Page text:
It was after all imposition of the American oil embargo on Japan in the summer of 1941 which was the final tripwire leading to Tokyo’s attack on Pearl Harbor. U.S. Ambassador Joseph Grew’s reports of rumors of a surprise attack were discounted. When it came, of course, the U.S. — despite an overwhelming majority opposition until then against a vocal minority adroitly headed by Pres. Franklin Delano Roosevelt — plunged into a catastrophic worldwide conflict. The U.S. saved the world from unprecedented organized bestiality, ultimately winning against initial odds.

Like all historical comparisons, this one is full of holes.

Still, a search for possible/probable oil and gas deposits is the main incentive for Beijing’s snowballing claims on its aquatic periphery. UN specialized agencies estimate China’s energy consumption by 2035 will grow by 50% to 1.8 times the United States’ [now at about one-fifth of world consumption]. That estimate may be exaggerated, considering China’s declining economic activity after two decades of unprecedented growth.

Nevertheless, much of a probable gigantic increase – given its already 1.3 billion people, four times the American population – will have to be imported. That’s despite exploitation of China’s large if poor coal reserves, limited possibilities for China from the U.S.’ shale revolution because of water shortages, exploitation of Tibetan rivers’ hydro potential despite endangering flow to most of South Asia, and significant solar and wind efforts largely based on American technology..

A solution to China’s problems could come from Russia’s vast reserves in Siberia, old Chinese claims there temporarily muted by Beijing. But despite frequent announcements of impending new agreements, China’s conversation with Russian autocrat Vladimir Putin, has channeled the old George Bernard Shaw gibe at Lady Astor, “Your profession has been established, Madame, it’s the price we are discussing.”  Ras’ Putin’s energy potential is handicapped with high costs, insufficient reinvestment in infrastructure and foreign investors wary after partial expropriation of their East Asian Sakhalin finds after they brought on production at huge cost.

Moscow’s industrial strategy is so muddled now that China has just made a deal to import Russian crude through a new pipeline to Central Asian producers. Another new Chinese pipeline to bring Burmese [and Mideast] crude, skirting the Malacca Straits chokepoint, to remote southwest China is threatened with a flare-up of long summering northern Burma Kachin revolt.

In other words, China’s energy future is precarious at best.

True, Chinese Communist leadership tries to use jingoistic appeals to its long suffering 200 year history of Western and particularly bloody Japanese aggression to justify claims on the farthest — albeit brief – historical reaches of imperial China. But nationalism, for all its notoriety – from the May 4th [1919] Movement of young intellectuals demanding modernization to Sun Yat Sen’s Republican campaign against the last “foreign” [Ch’ing or Manchu] imperial dynasty — is limited to a Westernized elite. It is not the force that for a millennium brought near total destruction to warring European nation states. Like the Indians, the Chinese despite the contemporary explosion of communication live in a parochial culture largely baring comparisons outside their own vast spectrum of language, ethnicities and race.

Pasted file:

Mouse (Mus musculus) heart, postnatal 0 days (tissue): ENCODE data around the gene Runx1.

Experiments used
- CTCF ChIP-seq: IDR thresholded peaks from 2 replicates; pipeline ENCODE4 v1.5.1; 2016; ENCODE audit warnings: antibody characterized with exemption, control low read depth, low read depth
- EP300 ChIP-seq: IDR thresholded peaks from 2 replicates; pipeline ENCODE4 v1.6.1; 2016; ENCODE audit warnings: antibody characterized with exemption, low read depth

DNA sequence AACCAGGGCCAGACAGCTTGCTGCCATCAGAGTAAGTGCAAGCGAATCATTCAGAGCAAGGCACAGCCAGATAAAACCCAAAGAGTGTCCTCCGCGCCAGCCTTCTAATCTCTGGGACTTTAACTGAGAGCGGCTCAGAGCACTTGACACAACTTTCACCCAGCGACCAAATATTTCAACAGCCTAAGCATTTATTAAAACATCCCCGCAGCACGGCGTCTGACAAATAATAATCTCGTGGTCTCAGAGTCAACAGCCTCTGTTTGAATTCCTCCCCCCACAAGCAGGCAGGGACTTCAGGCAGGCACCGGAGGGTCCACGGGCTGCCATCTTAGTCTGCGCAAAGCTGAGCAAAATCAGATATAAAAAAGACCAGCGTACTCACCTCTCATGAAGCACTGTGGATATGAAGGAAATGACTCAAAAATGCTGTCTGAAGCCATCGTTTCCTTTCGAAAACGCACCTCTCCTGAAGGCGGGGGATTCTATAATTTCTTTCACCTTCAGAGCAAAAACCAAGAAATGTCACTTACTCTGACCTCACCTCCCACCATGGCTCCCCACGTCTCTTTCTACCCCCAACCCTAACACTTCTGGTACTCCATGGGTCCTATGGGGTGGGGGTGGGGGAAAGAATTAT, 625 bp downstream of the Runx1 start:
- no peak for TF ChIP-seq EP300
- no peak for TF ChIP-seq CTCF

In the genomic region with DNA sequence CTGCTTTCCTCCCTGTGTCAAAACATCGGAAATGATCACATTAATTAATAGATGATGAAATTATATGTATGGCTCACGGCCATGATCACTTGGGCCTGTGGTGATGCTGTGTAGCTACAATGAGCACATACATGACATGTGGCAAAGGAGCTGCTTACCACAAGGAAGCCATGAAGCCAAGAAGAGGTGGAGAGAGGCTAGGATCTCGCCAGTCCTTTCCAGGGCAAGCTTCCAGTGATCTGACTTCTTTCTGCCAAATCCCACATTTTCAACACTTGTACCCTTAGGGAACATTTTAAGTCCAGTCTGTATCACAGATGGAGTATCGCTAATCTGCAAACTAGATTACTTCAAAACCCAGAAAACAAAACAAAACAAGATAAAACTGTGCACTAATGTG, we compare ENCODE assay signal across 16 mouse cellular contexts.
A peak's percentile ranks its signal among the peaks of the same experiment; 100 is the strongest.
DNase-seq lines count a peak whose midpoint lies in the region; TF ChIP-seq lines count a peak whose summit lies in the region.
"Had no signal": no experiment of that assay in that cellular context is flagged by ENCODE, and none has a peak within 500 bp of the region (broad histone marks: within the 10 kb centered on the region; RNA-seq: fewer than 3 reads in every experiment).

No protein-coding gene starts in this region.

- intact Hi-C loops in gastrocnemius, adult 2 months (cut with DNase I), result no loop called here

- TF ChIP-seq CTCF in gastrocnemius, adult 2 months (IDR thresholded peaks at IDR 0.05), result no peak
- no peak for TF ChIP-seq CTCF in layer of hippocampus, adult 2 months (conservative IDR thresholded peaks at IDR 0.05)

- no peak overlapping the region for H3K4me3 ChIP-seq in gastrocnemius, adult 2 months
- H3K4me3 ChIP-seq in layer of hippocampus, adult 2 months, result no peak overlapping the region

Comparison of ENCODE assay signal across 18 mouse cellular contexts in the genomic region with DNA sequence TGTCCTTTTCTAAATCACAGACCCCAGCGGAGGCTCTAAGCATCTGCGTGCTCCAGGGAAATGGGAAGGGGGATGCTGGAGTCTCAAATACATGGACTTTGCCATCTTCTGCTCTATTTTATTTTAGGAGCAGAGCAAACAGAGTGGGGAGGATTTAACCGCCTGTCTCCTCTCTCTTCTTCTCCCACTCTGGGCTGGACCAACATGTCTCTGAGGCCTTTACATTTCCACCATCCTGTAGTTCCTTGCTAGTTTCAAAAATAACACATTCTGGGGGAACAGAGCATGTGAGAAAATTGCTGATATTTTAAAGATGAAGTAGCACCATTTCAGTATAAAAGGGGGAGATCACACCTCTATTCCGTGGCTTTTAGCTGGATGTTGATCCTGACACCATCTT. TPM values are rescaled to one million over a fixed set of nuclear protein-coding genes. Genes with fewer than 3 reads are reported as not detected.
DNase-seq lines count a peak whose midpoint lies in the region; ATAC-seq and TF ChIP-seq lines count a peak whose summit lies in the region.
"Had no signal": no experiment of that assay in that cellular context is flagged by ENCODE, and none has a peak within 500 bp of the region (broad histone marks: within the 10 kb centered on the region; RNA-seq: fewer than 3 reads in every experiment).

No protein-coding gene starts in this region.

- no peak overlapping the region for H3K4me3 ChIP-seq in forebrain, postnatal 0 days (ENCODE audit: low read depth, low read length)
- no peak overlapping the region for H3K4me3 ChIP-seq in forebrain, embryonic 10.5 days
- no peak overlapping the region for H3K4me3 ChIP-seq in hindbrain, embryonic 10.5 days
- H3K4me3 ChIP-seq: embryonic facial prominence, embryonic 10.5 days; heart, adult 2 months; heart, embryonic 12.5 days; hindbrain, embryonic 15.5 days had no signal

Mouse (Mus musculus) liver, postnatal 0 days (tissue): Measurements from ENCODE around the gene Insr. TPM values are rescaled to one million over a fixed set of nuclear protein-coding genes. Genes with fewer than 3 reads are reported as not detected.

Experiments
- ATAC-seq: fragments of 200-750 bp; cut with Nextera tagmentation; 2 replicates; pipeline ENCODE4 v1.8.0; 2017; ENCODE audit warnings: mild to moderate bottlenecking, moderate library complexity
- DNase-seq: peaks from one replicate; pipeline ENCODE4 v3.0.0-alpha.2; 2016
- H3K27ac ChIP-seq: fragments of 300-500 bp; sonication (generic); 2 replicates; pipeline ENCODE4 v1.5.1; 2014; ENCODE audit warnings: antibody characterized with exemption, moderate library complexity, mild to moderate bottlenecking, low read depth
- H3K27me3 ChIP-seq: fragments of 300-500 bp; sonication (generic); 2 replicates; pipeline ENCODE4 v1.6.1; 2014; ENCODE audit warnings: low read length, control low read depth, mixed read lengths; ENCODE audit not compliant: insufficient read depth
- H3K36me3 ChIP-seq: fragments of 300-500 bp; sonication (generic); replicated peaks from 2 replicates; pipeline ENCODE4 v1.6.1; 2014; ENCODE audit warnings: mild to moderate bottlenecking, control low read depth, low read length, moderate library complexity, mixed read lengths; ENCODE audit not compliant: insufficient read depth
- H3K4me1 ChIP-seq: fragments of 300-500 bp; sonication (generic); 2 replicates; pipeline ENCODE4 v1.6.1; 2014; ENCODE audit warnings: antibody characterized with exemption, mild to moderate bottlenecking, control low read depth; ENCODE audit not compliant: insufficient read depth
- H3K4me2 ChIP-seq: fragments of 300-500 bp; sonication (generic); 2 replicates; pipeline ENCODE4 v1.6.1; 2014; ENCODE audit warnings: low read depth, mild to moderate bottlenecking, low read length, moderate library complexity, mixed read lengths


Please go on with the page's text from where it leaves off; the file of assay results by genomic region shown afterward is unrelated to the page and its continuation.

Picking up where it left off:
Bottom line: China’s new claims on virtually all the seas around it are largely economically motivated. But their drive to become a blue water naval power to advance those claims not only challenges their neighbors but inevitably the U.S.

For despite the Obama Administration’s aspirations for “leading from behind”, it’s the U.S. Navy which guarantees international freedom of the seas with America’s vast military expenditures, larger than the combined military budgets of its leading allies and contenders. The irony, and one about which Beijing has no illusions, is that it is Washington which insures China’s growing lifeline to its aggressive grabs at Mideast, African and Latin American oil. Even if China follows Japan’s successful search for modernization – as it always does – to go for “fire ice”, the vast methane hydrate deposits prominent in East Asian deep waters, it needs a claim. That’s what it is now staking.

This Chinese pursuit of more and more extravagant boundaries – even to the point of damaging its short-term strategies such as cultivating anti-Japanese, anti-U.S. feeling in South Korea to prevent the consolidation of “an Asian NATO” – may be as subtle as some believe. That is, by making outrageous demands, then backing off, Beijing ends up exploiting well-known American impatience and the nervousness of the Japanese and smaller Southeast Asian neighbors. Or, more likely to some observers, these new thrusts represent a less studied Chinese strategy than they do a struggle over the loosening hold of Communist civilians over its traditional Siamese twin, the People’s Liberation Army.